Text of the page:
restricted access Humor, Literacy and Chicano Culture
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Comparative Literature Studies 40.2 (2003) 112-126

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Humor, Literacy and Trauma in Chicano Culture

Carl Gutiérrez-Jones

For various and complicated reasons, race and ethnic studies in the United States have yet to explore fully the cultural work with humor undertaken by artists of color. Despite growing interest in Mikhail Bakhtin's work on carnivalesque humor, and despite considerable attention devoted to "trickster" figures, the study of multicultural texts has produced readings that invite, yet frequently do not pursue, a sustained treatment of humor and its significance. 1 Given their struggle to win legitimacy for their burgeoning fields, it is understandable that some race and ethnic studies scholars would have second thoughts about committing themselves to terrain that might in itself be used by detractors to declare the frivolity and superficiality of multicultural studies. Lost in this process are the rich ways in which the art builds on a genealogy of critical humor (extending from figures like Cervantes and Erasmus) in order to present searching critiques of western rationalism. 2 I would suggest that race and ethnic studies has developed this complicated relation with humor in part because the cultural and political significance of race and ethnicity has been so intimately tied to the discourse of the law, a discourse that marshals authority and power by striving to speak from a position of transcendent rationality. 3 Understanding that race and ethnic communities have been profoundly invested in legal interpretation and its ramifications, one can see why many politically engaged artists, scholars and audiences might argue that the work of enfranchisement strongly encourages the development of cultural artifacts that adopt a weighty moral seriousness befitting the claims of legally adjudicated injury they describe. In the midst of protracted fights with the courts, a venue in which transparent motives and literal meanings dominate, humor can look like an escape valve, or perhaps a disruptive sideshow. Equating political efficacy with seriousness, a tendency has existed among many [End Page 112] teachers and scholars to read artists of color as practitioners of a realism of victimization, as advocates for causes who have too much to say to fool around with humor in its own right. 4 To the extent that race and ethnicity have been incorporated into the academy as markers for a complicated and extended history of victimization, discussions of the moral implications of this history have fostered heated arguments regarding blame, as well as frequently tendentious calculations in terms of prioritizing competing claims of injury. 5 These circumstances have sometimes made an engagement with the humor in race and ethnic culture appear inappropriate, if not offensive.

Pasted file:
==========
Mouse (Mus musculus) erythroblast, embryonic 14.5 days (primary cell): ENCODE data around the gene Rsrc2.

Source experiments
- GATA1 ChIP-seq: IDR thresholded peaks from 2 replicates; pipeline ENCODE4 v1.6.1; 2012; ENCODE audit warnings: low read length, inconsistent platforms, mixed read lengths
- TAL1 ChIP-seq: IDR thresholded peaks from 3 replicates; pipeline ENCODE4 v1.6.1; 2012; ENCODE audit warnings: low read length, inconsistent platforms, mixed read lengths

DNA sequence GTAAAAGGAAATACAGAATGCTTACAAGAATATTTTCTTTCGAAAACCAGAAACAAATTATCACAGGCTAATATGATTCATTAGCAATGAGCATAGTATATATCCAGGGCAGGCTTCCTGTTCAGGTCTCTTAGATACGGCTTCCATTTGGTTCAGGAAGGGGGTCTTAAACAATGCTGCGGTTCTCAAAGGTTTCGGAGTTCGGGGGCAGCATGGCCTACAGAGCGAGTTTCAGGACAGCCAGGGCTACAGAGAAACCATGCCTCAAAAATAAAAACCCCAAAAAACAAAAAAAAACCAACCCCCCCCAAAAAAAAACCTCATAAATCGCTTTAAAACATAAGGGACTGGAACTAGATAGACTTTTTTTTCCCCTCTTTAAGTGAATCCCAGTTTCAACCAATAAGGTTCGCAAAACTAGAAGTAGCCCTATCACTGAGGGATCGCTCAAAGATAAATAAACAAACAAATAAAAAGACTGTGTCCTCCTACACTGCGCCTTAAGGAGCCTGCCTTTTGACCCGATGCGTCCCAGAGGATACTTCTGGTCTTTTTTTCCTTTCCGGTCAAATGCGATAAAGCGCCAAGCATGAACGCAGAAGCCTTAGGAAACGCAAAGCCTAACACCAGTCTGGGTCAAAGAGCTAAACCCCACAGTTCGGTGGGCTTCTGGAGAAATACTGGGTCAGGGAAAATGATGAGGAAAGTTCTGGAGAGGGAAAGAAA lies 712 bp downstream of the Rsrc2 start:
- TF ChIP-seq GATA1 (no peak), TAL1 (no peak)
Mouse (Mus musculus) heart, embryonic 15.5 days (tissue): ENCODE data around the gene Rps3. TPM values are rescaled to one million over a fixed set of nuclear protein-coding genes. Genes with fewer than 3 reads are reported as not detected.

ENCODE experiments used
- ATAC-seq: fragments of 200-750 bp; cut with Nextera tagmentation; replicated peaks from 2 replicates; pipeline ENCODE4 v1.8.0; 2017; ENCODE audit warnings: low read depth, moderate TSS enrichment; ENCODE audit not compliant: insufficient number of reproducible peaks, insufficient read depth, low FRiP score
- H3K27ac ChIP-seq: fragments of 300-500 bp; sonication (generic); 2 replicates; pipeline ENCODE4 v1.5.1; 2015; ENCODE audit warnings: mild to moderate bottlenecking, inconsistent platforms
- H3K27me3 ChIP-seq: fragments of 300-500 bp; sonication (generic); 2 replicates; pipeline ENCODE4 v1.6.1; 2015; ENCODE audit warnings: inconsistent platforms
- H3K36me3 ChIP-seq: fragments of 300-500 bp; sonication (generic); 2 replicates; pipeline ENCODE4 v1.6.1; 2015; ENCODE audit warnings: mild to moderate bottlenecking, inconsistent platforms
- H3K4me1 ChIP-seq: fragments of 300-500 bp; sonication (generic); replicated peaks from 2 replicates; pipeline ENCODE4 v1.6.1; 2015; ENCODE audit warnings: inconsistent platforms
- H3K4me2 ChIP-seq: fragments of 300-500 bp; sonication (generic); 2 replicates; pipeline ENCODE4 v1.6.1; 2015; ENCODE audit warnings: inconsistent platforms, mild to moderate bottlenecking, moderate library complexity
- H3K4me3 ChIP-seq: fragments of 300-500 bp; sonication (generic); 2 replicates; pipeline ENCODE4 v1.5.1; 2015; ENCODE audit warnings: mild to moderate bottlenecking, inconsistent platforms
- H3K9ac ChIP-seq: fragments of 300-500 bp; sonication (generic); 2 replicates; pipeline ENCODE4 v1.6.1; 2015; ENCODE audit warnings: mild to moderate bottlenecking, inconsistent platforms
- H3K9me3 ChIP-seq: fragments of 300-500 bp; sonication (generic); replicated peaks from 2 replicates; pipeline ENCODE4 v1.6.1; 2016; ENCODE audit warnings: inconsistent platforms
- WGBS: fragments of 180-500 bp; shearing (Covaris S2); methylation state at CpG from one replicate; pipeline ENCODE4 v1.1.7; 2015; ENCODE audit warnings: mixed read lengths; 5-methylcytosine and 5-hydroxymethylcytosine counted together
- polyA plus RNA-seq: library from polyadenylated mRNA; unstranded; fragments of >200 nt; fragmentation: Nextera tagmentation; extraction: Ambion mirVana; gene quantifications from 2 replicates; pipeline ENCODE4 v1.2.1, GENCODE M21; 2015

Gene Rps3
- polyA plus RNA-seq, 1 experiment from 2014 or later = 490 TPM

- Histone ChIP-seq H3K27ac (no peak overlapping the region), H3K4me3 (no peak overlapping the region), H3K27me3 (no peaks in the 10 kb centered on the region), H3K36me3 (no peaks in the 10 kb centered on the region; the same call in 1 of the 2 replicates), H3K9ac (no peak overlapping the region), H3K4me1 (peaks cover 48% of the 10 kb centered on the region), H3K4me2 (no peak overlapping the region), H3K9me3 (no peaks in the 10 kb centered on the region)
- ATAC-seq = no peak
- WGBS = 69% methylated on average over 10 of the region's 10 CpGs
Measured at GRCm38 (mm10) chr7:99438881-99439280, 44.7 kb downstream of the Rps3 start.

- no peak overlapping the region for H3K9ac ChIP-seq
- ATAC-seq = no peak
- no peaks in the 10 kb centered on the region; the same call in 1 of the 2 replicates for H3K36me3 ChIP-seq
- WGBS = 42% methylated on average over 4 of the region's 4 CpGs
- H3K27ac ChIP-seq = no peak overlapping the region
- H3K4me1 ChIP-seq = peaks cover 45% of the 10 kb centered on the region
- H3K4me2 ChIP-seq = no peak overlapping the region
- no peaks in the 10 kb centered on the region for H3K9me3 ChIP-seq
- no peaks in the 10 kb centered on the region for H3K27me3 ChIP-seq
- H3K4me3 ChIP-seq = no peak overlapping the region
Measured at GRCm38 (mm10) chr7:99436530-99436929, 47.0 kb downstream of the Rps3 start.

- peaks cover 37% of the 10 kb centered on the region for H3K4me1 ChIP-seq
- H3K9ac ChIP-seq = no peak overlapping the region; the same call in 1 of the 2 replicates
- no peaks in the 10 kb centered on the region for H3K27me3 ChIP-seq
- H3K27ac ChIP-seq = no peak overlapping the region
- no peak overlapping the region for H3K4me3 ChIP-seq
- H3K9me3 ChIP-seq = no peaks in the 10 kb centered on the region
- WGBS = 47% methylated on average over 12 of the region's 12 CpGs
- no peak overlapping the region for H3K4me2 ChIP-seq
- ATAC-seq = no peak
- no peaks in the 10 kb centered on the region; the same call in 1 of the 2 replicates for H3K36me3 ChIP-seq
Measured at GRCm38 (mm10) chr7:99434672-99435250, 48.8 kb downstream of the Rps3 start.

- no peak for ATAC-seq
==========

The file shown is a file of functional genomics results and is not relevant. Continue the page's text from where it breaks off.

The desire to explore the experimental aspects of artistic expression deriving from racialized and ethnic communities has helped temper the bias against humor. Among other things, this focus on experimentation has promoted questions regarding the implicit values that have accompanied the use of particular forms and conventions of expression. 6 Working from the premise that U.S. institutions have manipulated the structure of discourses about race and ethnicity in ways that foster white supremacy, multicultural experimental work has asked the following: what are the forms of discourse that evade or undermine white supremacist presuppositions? 7 While a host of artists and scholars have suggested the ways in which this undermining and evasion are operating in a variety of texts, much remains to be done in terms of knowing under what conditions, and using which interpretive strategies, readers will be most likely to fully discern and engage these experimental practices, especially as regards the use of humor to address race and ethnicity dynamics. 8

Contributing to this project, this essay offers a case study of Chicano culture and the ways in which humor has been used by Chicano artists and critics to rethink both literacy and victimization. In a context in which the meaning of race and ethnicity is profoundly contained by the reading practices codified by the courts, any attempt to rethink injury and its remedy will likely involve a simultaneous engagement with the competing modes of literacy that vie for dominance in U.S. legal...